1. Jack Asher
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    Jack Asher Wildly experimental Contributor

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    In Less is not how you spell that

    Discussion in 'Word Mechanics' started by Jack Asher, Sep 10, 2013.

    My brother in law just wrote a facebook post in which he writes the word "unless", "in less". That's right, two words.

    I hesitate to chasten because he is a very reactive personality.

    At the same time I'm not sure I can let the english language be abused while I stand idly by.
     
  2. thirdwind
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    thirdwind Contributing Member Contest Administrator Reviewer Contributor

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    When people do things like this, I'll use/spell the word correctly in my response to their email, post, whatever and hope they'll notice. You can (hopefully) avoid confrontation that way.
     
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  3. Wreybies
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    Wreybies The Ops Pops Operations Manager Staff Contest Administrator Supporter Contributor

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    When I see structural abnormalities in syntax use like the aforementioned 'in less', I am left to wonder as to the person's grasp of deep structure. That is no mere spelling error you have there. That's a completely different syntax.
     
  4. Jack Asher
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    Jack Asher Wildly experimental Contributor

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    It's like "could of" instead of "could have".
     
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  5. Wreybies
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    Wreybies The Ops Pops Operations Manager Staff Contest Administrator Supporter Contributor

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    Precisely. Of is a preposition. Have is a verb. How does one conceptually replace the other and how does that replacement work in the overall, innate understanding the person has of how the language functions?

    Fascinating...
     
  6. KaTrian
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    KaTrian A foolish little beast. Staff Supporter Contributor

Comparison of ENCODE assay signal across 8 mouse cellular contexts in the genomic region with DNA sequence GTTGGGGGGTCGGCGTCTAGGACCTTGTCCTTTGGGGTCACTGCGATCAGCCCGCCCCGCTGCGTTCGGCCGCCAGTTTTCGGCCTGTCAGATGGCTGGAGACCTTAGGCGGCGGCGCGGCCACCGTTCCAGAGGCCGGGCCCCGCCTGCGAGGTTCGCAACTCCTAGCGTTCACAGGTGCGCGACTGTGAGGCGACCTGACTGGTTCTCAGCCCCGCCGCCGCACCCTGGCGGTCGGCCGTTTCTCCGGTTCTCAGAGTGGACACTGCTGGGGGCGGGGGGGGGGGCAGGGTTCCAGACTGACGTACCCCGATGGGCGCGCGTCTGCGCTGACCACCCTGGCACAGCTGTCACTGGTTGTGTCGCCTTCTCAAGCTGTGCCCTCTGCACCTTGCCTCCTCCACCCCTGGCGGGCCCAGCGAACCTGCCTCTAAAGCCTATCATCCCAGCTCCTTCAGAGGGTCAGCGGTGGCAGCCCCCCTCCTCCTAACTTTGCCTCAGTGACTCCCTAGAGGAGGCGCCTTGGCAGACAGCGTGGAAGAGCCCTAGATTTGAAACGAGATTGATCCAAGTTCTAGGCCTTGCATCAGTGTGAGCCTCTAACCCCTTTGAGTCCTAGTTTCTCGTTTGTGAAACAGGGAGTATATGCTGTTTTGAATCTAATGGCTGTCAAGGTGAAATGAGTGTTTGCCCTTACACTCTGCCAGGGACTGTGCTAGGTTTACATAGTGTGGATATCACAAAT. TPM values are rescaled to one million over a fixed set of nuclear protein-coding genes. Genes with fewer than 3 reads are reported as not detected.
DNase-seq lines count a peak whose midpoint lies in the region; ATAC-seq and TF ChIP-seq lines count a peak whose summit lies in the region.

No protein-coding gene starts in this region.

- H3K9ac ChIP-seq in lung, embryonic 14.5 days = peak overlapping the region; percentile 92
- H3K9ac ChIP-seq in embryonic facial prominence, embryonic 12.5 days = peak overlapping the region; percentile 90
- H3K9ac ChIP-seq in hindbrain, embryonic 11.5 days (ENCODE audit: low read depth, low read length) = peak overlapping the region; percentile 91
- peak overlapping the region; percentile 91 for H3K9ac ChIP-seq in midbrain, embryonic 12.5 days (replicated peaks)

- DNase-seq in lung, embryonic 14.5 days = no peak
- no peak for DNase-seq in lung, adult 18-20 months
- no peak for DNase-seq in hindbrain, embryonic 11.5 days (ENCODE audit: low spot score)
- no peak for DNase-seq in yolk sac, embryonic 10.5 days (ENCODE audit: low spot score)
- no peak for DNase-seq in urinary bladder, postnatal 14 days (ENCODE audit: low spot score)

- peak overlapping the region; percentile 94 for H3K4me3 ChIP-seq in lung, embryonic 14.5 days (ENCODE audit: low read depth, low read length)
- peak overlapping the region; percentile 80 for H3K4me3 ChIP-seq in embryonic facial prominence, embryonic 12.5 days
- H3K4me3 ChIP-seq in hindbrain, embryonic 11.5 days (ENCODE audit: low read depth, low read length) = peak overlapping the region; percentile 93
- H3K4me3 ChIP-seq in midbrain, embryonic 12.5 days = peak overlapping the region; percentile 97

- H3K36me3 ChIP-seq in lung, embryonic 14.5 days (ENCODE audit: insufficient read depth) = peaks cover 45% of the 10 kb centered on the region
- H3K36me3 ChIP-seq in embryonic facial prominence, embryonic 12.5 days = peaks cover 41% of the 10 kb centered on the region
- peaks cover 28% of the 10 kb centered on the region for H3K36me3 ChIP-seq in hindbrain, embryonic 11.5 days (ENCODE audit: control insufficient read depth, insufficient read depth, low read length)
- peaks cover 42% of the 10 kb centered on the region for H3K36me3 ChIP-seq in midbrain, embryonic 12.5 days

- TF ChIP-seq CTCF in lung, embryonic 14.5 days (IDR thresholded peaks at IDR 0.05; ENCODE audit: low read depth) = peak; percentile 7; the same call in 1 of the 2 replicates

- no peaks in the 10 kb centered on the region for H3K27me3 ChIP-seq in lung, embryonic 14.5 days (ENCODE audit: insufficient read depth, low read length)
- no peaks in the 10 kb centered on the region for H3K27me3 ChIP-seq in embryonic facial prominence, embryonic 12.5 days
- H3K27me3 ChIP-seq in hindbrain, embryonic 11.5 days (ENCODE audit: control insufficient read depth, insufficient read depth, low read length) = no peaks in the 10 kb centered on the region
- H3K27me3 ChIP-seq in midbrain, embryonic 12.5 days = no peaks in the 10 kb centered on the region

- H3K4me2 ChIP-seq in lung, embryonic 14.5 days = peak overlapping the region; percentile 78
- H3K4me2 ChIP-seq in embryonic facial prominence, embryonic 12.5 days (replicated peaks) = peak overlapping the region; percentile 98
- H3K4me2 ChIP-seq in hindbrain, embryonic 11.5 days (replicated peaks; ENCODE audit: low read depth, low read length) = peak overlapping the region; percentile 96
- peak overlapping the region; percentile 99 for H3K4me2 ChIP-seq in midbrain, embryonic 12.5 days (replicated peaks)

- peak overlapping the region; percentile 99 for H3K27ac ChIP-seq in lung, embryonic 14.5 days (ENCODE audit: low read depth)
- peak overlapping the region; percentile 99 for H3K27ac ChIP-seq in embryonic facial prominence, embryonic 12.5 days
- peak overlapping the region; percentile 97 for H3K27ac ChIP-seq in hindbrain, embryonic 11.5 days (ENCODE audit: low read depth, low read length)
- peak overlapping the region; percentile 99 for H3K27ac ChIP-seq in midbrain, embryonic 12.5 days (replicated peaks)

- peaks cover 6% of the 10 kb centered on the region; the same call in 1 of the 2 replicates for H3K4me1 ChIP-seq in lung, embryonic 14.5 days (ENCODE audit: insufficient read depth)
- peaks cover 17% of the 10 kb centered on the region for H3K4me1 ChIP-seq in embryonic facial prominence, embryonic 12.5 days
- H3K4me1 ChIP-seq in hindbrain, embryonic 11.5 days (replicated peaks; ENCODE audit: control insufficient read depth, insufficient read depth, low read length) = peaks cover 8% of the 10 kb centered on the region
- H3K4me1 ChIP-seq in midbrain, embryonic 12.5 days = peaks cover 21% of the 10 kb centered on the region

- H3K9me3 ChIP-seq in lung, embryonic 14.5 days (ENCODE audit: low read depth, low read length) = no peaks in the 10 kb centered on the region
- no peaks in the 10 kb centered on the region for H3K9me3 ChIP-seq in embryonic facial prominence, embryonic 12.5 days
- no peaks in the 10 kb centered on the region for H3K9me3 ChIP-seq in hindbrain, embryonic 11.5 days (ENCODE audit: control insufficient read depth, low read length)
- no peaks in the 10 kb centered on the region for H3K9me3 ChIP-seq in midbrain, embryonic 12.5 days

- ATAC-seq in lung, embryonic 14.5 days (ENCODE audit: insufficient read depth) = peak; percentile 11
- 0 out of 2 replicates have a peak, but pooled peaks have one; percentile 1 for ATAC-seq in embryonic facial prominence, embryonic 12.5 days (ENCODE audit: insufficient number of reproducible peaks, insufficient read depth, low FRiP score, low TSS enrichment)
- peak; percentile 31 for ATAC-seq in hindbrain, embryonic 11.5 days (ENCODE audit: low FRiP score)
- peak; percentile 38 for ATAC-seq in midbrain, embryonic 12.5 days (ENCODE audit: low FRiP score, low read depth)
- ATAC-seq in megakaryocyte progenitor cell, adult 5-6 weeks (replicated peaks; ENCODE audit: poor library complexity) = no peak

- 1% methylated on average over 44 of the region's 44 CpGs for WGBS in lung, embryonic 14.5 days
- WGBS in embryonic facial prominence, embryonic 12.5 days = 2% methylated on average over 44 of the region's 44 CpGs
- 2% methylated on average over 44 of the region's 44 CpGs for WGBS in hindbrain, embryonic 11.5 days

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    My guess: they just kind of write it as they hear it, the function of the word on the syntax level, or the grammar level, doesn't matter, I mean, it still looks like English. Kind of like how I wrote English before I had a sufficient grasp on which sounds match which vowels/consonants. I imagined some kind of a way to spell the word in my head. It was worse than in the novel, Push,

    I do find it curious that natives do this too.
     
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  7. minstrel
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    minstrel Leader of the Insquirrelgency Staff Supporter Contributor

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    Hasten to chasten! Maybe he'll be angry now, but you're saving him a lifetime of embarrassment. Not only that, but if you don't correct him, what is he teaching his kids, and what kind of jeering are they going to face as they grow up?

    Maybe he's a reactive personality, but don't let him get away with it. If he fights really hard to preserve his ignorance, just tell him that he's fighting really hard to preserve ignorance. I don't know how far that will get you, but you'll be on the right side.
     
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  8. idle
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    idle Active Member

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    I'd think this would be actually more typical for natives, who learn the language by listening first, and spelling comes years later. On the other hand, when learning a language at a later age, a significant part of the learning is usually done through reading and writing so we learn spelling "early". I'd have trouble pronouncing many English words that I know and can spell, because I've never said or even heard them.
     
  9. KaTrian
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    KaTrian A foolish little beast. Staff Supporter Contributor

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    Yeah, well, that's also 'cause, um, where's the logic? "Okay, so, kids, letters 'e' and 'a' together match the sound [ii]. Yes, yes, I know you'd rather pronounce it [e.ak] but that's not how it works. See?"
    Beak [ii]
    Sleak [ii]
    Leak [ii]
    Freak [ii]
    Wreak [ii]
    Break [ei]
    Steak [ei]

    Oh, wait... Oh gimme a brake. I mean break.

    But still, I love English 'cause she's so capricious :love:
     
  10. minstrel
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    minstrel Leader of the Insquirrelgency Staff Supporter Contributor